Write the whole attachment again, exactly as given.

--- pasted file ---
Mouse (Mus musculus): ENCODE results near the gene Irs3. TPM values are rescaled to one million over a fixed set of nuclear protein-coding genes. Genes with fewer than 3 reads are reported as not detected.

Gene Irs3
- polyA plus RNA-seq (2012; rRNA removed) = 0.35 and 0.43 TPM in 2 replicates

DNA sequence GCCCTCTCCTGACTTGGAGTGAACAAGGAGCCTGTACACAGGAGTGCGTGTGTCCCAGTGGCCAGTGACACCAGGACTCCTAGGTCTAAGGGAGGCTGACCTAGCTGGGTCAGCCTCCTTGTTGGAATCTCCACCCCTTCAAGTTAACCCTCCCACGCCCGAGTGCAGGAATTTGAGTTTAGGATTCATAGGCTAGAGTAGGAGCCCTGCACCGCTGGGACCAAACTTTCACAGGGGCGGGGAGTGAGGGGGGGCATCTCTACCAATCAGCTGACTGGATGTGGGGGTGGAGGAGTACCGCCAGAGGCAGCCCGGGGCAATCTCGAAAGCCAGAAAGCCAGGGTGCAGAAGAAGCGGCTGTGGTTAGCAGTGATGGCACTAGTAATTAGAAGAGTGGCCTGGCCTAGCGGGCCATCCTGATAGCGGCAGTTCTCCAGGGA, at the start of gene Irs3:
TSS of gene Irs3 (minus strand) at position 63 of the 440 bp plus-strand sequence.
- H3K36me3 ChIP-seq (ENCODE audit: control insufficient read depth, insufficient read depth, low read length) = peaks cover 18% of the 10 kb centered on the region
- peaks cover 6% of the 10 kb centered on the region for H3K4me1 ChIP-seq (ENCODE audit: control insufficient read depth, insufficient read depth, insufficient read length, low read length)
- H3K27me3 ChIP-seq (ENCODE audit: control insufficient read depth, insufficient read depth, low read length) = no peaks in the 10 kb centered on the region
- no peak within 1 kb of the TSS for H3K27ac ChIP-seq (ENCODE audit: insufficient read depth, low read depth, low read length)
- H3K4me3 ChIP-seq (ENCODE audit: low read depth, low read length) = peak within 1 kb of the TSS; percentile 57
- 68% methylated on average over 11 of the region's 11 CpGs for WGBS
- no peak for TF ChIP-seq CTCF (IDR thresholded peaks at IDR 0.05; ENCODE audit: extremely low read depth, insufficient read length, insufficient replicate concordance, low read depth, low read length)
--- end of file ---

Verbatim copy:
Mouse (Mus musculus): ENCODE results near the gene Irs3. TPM values are rescaled to one million over a fixed set of nuclear protein-coding genes. Genes with fewer than 3 reads are reported as not detected.

Gene Irs3
- polyA plus RNA-seq (2012; rRNA removed) = 0.35 and 0.43 TPM in 2 replicates

DNA sequence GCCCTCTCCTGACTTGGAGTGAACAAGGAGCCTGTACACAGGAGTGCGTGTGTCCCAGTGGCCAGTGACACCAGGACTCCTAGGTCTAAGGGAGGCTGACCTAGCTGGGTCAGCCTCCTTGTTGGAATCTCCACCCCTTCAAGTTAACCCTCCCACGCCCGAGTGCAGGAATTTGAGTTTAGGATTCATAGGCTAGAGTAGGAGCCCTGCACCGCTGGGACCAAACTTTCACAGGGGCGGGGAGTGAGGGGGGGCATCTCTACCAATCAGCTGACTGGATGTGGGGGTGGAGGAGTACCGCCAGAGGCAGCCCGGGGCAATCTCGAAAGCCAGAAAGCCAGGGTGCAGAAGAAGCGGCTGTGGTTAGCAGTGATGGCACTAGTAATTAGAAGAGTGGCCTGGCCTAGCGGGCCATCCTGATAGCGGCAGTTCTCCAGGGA, at the start of gene Irs3:
TSS of gene Irs3 (minus strand) at position 63 of the 440 bp plus-strand sequence.
- H3K36me3 ChIP-seq (ENCODE audit: control insufficient read depth, insufficient read depth, low read length) = peaks cover 18% of the 10 kb centered on the region
- peaks cover 6% of the 10 kb centered on the region for H3K4me1 ChIP-seq (ENCODE audit: control insufficient read depth, insufficient read depth, insufficient read length, low read length)
- H3K27me3 ChIP-seq (ENCODE audit: control insufficient read depth, insufficient read depth, low read length) = no peaks in the 10 kb centered on the region
- no peak within 1 kb of the TSS for H3K27ac ChIP-seq (ENCODE audit: insufficient read depth, low read depth, low read length)
- H3K4me3 ChIP-seq (ENCODE audit: low read depth, low read length) = peak within 1 kb of the TSS; percentile 57
- 68% methylated on average over 11 of the region's 11 CpGs for WGBS
- no peak for TF ChIP-seq CTCF (IDR thresholded peaks at IDR 0.05; ENCODE audit: extremely low read depth, insufficient read length, insufficient replicate concordance, low read depth, low read length)